Upland Odd Fellows

Woodcock receive almost no pressure these days in Louisiana, and hunting for them is fantastic, particularly on Sherburne WMA.

Nothing short of an enigma, the woodcock is truly an oddity and always causes a hunt to stop. Following just about every successful shot at a fleeing bird, everyone in the party seemingly has to look over and ponder the features of this strange fellow. It’s inevitable and always happens.

Looking over the bird, you wonder if it can even fly, by the looks of its shape. But ask any upland bird hunter who’s crazy about woodcock hunting if such a feathered creature can fly, and you’re liable to be cussed.

Even the late, great comedian Jimmy Durante, also known as the “Schnoz,” would have been envious of this bird’s long prehensile beak used for probing worms in moist lush soils.

The bottom line is, licensed Louisiana woodcock hunters, who at one time numbered in the neighborhood of 40,000 strong and now number most years somewhere around 4,000, are passionate about this captivating bird.

Last winter, one of those enamored woodcock hunters, Philip Manuel, dropped the tailgate of his pickup truck, opened two dog boxes and released his brace of English pointers named Nick and Ike.

As the dogs got their run out, Manuel busied himself putting training collar controls, bottled water and shotgun shells into his coat pockets, while my son and I stretched and donned our hunting gear. Our day had started early having gotten up hours before sunrise to make the hour-and-a-half drive to Sherburne Wildlife Management Area from our hometown of Patterson.

Leaning on the bed of Manuel’s truck, I noticed in a nearby tree three turkey vultures who looked as tired and lethargic as us.

As the three of us passed by the tree, Manuel, with a morbid sense of humor, said, “Look alive boys,” to which my son and I looked at each other and cracked up. It seemed woodcock weren’t the only odd characters around these parts.

Manuel, whom I had met the year before at Sherburne WMA’s Stepping Out Day event, had a side to him that I hadn’t gotten to know when we first talked after doing a field demonstration with his dogs. That spontaneous sense of humor would be demonstrated throughout the day, as he guided us on what would be my son Jason’s first ever woodcock hunt with pointing dogs.

Sherburne WMA is located between two major cities, Baton Rouge and Lafayette, off of Interstate-10. And though woodcock hunter numbers have dropped the past couple of decades, Sherburne is one public area that gets lots of pressure from those who remain and are faithful to hunting this game bird. Sherburne WMA simply has prime habitat for woodcock.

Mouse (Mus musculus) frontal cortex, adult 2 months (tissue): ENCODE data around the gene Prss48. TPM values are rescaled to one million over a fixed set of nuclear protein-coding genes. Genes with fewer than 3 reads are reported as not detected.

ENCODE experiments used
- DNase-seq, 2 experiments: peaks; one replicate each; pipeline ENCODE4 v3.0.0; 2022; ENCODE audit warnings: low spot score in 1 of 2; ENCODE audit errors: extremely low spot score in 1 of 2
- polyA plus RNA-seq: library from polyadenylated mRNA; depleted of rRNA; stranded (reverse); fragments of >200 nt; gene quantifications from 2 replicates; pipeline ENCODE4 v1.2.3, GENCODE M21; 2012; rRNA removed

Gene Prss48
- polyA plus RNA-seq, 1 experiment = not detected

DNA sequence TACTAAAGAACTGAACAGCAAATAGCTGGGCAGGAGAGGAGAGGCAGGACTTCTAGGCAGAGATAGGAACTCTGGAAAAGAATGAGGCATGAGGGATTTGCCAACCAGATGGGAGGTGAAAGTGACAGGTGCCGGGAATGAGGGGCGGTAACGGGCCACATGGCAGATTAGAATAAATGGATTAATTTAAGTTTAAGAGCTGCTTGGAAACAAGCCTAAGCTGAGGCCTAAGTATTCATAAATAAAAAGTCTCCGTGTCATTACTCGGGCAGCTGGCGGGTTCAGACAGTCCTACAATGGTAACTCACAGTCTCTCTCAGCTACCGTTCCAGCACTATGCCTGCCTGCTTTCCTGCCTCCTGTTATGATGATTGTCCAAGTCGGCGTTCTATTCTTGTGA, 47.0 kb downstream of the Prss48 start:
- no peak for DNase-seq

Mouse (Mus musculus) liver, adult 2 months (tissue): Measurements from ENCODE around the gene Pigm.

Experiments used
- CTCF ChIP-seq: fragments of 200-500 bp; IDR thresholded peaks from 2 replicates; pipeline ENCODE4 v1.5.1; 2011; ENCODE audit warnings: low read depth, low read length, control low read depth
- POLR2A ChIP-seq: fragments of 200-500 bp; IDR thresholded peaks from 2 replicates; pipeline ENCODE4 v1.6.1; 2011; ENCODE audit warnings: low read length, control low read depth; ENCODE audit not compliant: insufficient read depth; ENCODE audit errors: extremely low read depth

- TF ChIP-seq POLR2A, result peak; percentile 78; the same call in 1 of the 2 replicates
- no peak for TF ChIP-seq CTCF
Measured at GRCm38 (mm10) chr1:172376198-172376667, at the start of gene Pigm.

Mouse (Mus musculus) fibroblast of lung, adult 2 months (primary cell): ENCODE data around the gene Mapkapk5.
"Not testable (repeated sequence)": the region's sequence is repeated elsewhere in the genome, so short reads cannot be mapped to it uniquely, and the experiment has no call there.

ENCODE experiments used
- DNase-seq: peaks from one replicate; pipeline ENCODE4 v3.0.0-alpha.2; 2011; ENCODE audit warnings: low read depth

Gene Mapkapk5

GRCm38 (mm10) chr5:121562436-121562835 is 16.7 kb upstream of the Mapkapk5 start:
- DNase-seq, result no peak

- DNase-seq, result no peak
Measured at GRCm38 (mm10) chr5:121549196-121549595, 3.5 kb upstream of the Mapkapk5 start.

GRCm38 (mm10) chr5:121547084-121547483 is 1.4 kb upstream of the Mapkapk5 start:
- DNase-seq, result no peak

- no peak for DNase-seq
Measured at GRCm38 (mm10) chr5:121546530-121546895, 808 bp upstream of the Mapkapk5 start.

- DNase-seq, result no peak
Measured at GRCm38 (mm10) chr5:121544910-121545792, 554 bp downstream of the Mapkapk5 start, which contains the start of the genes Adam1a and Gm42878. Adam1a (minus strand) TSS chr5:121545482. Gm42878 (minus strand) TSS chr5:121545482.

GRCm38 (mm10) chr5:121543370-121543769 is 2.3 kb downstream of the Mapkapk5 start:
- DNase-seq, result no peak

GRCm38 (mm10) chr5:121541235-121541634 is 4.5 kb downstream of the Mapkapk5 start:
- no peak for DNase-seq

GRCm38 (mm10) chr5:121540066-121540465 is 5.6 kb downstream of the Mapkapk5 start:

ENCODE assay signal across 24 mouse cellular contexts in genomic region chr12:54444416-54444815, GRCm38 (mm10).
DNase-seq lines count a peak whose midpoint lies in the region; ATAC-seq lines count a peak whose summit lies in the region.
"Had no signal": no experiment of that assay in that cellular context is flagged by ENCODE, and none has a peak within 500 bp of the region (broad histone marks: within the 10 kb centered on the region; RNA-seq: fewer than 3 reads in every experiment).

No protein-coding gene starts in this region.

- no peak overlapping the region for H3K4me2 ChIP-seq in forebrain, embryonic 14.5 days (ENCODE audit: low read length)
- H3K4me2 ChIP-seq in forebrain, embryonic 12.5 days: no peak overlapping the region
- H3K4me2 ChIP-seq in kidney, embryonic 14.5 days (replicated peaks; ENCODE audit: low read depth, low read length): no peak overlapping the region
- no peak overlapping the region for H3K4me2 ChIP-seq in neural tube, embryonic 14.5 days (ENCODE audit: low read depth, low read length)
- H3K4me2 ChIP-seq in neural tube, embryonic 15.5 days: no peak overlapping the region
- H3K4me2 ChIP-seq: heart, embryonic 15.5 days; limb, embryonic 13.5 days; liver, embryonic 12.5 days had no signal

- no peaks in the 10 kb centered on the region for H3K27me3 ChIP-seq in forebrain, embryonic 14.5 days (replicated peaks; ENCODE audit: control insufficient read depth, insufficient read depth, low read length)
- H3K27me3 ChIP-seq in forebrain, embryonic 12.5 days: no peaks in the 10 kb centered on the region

Manuel, who works nights for Union Pacific Railroad as a bridge tender in Krotz Springs, loves the place.

“I’ll hunt Sherburne as many days as the weather lets me if I’m not working,” he said. “Sherburne stays wet with a lot of water in the spring, but by woodcock season, that water has gone down. But it’s still bottomland and marshland, and woodcock like to feed on worms, grubs, millipedes and stuff under those rotten leaves.”

Much of Sherburne was seriously under water this past spring for a couple months due to the Great Flood of 2011. This year’s flooding rivaled 1973, when the record-high water mark was set, falling just an inch or two short depending on what gauge along what part of the river you looked at. However, as fast as the water rose to those near-record levels, it receded nearly as quickly. Much of Sherburne has recovered after the long summer, which saw little rain outside of Tropical Storm Lee in early September.

It wasn’t long before Nick was on point, and we all maneuvered for a clear shot in the tangled understory of mixed briar and trumpet creeper. My son would walk past Ike, who was honoring Nick’s point, and flush the bird, getting first crack. Two quiet, pulsing, but different toned beeps could be heard coming from the dog’s electronic collars, which Manuel uses to keep track of where his dogs are in the dense cover.

My heart rate increased in anticipation. I could tell my son’s was too as he gingerly stepped in behind Nick, looking out in front of the dog’s nose. Suddenly, a burst of energy slapped and chopped the air like the blades of a helicopter with a certain whistle sound. The arc of the bird’s travel went up then sharply left. The booming sound of my son’s shotgun echoed through the trees and then again.

How in the thick cover did he fire once at the escaping bird I’ll never know, but the second shot is the one where feathers flew — then floated to the ground. A slap on the back ensued. Then the hunt stopped — to look and study the bird.

“Woodcock love those briars,” Manuel said. “When you find those briars, you’ll find where the birds are.